The importance of books 13: Carl Ryrberg

Carl Ryrberg. Image from the Örebro HEMA website.

This is a series of interviews with well-known HEMA practitioners from around the world. The subject is the importance of books in the HEMA community. Personally, I think books are immensely important to the community (and in general!), but I am interested to find out more about how other people see the issue.

This week’s interview is with Carl Ryrberg, who is an instructor at Örebro HEMA in Sweden, and who is a regular and well-decorated tournament competitor.

1) Do you feel that modern publications are valuable for the HEMA community? Whether yes or no, can you explain your answer briefly?

I do. Videos and articles are all good and does an important job in making the Arts accessible and easily digested, but there’s a clear need for books that don’t have to make their point in two minutes and can go deeper on relevant subjects.

2) Was there a book that inspired you to become involved in HEMA, or that inspired you to study HEMA more seriously than before?

I have a couple of books that I’ve read a lot of times, but the book that’s been with me the longest is The Swordsman’s Companion by Guy Windsor. I got it back in 2005 and it was invaluable for me in the early days of my HEMA career.

3) Can you list between three and five books that you feel are invaluable to your study of HEMA, and say something briefly about why each book is so important to you?

Il Fior di battaglia di Fiore dei Liberi da Cividale. Il Codice Ludwing XV 13 del J. Paul Getty Museum by Massimo Malipiero

The book itself is in Italian, so I haven’t really read that part, but it contains a beautiful scan of the Getty manuscript and I’ve used that in training a lot. Even though Fiore no longer is the primary source for my HEMA studies I think his treatises have great merit in illustrating basic principles for beginners, and having a print of physical paper is very useful.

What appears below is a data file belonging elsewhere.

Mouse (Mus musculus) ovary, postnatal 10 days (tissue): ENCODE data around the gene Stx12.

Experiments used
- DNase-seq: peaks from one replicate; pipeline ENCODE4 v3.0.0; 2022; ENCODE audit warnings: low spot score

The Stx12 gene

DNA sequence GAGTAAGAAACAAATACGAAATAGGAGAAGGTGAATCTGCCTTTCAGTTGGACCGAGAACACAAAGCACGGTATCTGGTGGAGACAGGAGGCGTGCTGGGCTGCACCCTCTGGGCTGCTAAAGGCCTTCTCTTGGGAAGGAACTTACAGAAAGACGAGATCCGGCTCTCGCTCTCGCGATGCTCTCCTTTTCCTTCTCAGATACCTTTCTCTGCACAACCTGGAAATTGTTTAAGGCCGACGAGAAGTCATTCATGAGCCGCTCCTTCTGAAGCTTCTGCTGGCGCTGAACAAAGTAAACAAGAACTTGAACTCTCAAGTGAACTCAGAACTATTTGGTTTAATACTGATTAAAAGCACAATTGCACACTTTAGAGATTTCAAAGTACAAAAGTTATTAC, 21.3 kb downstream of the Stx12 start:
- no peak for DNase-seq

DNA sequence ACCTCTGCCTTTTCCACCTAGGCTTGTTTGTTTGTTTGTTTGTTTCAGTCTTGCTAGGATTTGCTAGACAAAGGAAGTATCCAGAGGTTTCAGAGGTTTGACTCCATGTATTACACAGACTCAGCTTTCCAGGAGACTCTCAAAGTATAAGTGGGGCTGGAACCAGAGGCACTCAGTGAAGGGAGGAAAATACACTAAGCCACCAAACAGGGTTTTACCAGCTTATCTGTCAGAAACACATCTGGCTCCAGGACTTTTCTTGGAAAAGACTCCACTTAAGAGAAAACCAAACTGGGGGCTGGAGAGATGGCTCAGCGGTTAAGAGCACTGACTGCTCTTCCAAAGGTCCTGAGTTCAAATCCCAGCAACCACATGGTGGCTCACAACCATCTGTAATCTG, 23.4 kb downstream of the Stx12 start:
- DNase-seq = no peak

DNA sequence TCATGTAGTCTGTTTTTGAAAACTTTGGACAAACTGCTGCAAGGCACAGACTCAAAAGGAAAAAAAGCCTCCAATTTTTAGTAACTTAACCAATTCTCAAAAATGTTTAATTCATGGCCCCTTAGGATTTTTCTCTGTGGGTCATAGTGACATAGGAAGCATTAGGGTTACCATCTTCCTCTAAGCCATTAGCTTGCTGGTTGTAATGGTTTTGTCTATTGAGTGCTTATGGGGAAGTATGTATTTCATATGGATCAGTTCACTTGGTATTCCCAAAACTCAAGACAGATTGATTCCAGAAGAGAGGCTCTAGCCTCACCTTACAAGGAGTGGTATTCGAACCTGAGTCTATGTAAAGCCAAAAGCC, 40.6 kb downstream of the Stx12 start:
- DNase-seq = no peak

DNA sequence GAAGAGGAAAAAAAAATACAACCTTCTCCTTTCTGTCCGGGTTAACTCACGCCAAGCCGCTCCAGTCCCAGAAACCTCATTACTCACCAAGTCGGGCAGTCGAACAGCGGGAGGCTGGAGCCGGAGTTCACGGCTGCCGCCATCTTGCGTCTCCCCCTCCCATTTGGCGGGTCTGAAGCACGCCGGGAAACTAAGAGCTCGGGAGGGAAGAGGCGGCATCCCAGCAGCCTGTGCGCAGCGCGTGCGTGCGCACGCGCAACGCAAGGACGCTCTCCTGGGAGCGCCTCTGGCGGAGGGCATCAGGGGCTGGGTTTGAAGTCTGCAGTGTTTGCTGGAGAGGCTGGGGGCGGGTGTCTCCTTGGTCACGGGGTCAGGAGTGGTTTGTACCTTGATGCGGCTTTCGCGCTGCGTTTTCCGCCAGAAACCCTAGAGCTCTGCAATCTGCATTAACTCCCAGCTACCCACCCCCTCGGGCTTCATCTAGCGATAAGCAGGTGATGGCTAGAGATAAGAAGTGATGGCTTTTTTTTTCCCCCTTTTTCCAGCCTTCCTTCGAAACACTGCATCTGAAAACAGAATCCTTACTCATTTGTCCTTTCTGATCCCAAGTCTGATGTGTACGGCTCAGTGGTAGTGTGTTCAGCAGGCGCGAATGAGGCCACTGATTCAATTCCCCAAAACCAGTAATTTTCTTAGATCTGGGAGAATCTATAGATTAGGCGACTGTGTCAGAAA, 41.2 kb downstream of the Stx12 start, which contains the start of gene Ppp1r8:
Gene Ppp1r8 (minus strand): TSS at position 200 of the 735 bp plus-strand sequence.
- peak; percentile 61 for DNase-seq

Meditations on Violence: A Comparison of Martial Arts Training & Real World Violence by Rory Miller.

Since fencing is about violence in a way that is easy to forget I have had great use of this book, since it gives good examples and thoughts about how the human body reacts to a life-threatening situation. I think it’s important to keep that perspective in mind.

Understanding Fencing by Zbigniew Czajkowski

There’s so much knowledge in the modern fencing community about how to apply the principles of the older masters. This book puts modern phrases on things that were just as true 500 years ago and gives good tool on how to work with the strengths and weaknesses of individual students, and how to use HEMA competitions to develop your fencing.

Sigmund Ringeck’s Knightly Art of the Longsword by David Lindholm

A bit outdated now, but very good when it came out and a good starting point for my studies in the Lichtenauer tradition.

4) Are there any kinds of publications you would like to see become available to the community?

I would love to see more books about the historical context of the treatises. We need to know more about in what world the treatises existed and for whom and what they were written to get a deeper understanding of the fencing described. I would also love to see more books on how to get started with a weapon and build solid basics.



Keith Farrell is one of the senior instructors for the Academy of Historical Arts. He teaches HEMA professionally, often at international events, and has an interest in coaching instructors to become better teachers. He has authored "Scottish Broadsword and British Singlestick" and the "AHA German Longsword Study Guide", and is one of the regular contributors to the Encased in Steel online blog. He has been a member of HEMAC since 2011, and was awarded a HEMA Scholar Award for Best Instructor for research published in 2013.